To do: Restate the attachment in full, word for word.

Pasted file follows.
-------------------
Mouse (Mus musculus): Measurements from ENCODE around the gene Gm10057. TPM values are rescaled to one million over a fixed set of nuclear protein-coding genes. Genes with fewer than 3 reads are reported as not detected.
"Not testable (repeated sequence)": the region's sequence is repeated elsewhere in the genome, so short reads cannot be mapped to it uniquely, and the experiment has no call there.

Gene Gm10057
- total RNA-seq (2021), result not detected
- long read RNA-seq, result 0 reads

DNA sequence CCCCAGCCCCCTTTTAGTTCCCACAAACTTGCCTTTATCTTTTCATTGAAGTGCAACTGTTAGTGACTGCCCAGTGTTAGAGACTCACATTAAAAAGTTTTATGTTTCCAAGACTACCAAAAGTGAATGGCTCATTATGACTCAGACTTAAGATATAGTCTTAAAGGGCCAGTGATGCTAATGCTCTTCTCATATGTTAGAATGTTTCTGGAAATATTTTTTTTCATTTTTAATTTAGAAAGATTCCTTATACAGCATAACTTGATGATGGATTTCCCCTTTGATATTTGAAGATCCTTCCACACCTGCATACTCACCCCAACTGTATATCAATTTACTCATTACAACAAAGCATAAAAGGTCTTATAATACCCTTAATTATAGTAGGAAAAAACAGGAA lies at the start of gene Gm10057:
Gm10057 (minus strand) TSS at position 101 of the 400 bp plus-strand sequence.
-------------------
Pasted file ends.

Mouse (Mus musculus): Measurements from ENCODE around the gene Gm10057. TPM values are rescaled to one million over a fixed set of nuclear protein-coding genes. Genes with fewer than 3 reads are reported as not detected.
"Not testable (repeated sequence)": the region's sequence is repeated elsewhere in the genome, so short reads cannot be mapped to it uniquely, and the experiment has no call there.

Gene Gm10057
- total RNA-seq (2021), result not detected
- long read RNA-seq, result 0 reads

DNA sequence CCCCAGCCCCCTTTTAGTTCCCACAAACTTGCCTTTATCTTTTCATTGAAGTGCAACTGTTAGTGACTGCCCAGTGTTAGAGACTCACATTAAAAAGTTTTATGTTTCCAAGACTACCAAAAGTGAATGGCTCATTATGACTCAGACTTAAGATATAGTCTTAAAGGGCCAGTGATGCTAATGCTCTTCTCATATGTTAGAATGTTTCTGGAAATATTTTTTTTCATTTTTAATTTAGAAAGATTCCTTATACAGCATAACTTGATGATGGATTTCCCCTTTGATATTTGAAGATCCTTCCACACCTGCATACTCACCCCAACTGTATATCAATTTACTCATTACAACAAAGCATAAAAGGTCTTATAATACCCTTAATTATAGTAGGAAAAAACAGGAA lies at the start of gene Gm10057:
Gm10057 (minus strand) TSS at position 101 of the 400 bp plus-strand sequence.